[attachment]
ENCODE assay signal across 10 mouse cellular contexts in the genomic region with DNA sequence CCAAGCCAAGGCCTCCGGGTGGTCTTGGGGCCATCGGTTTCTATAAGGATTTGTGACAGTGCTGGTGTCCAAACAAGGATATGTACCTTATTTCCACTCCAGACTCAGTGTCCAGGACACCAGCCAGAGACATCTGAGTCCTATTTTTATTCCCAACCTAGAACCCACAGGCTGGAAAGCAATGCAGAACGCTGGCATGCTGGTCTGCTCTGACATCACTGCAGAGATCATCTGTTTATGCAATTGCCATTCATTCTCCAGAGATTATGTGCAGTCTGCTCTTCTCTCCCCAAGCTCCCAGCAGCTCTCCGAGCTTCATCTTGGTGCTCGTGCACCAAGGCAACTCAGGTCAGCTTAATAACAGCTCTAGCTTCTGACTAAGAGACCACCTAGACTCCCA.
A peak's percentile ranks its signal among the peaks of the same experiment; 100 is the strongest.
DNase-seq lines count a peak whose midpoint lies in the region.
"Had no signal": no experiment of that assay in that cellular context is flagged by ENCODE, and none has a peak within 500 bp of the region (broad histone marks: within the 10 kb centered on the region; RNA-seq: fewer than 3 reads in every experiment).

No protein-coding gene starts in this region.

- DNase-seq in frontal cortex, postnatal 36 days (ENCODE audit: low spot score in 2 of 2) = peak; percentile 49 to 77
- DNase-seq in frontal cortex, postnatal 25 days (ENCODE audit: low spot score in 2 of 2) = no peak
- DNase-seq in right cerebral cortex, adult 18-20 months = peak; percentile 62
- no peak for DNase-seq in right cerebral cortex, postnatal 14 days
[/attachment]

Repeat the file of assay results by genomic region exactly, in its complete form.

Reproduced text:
ENCODE assay signal across 10 mouse cellular contexts in the genomic region with DNA sequence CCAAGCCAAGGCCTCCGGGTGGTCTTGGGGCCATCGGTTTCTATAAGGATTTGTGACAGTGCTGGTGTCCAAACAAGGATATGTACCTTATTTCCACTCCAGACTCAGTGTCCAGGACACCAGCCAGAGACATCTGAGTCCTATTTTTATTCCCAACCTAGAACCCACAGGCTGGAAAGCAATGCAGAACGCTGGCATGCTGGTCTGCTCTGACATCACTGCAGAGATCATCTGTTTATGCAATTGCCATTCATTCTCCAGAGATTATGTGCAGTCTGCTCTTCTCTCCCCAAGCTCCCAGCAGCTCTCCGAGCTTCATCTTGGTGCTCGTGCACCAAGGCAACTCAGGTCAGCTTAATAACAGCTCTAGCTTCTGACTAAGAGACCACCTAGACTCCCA.
A peak's percentile ranks its signal among the peaks of the same experiment; 100 is the strongest.
DNase-seq lines count a peak whose midpoint lies in the region.
"Had no signal": no experiment of that assay in that cellular context is flagged by ENCODE, and none has a peak within 500 bp of the region (broad histone marks: within the 10 kb centered on the region; RNA-seq: fewer than 3 reads in every experiment).

No protein-coding gene starts in this region.

- DNase-seq in frontal cortex, postnatal 36 days (ENCODE audit: low spot score in 2 of 2) = peak; percentile 49 to 77
- DNase-seq in frontal cortex, postnatal 25 days (ENCODE audit: low spot score in 2 of 2) = no peak
- DNase-seq in right cerebral cortex, adult 18-20 months = peak; percentile 62
- no peak for DNase-seq in right cerebral cortex, postnatal 14 days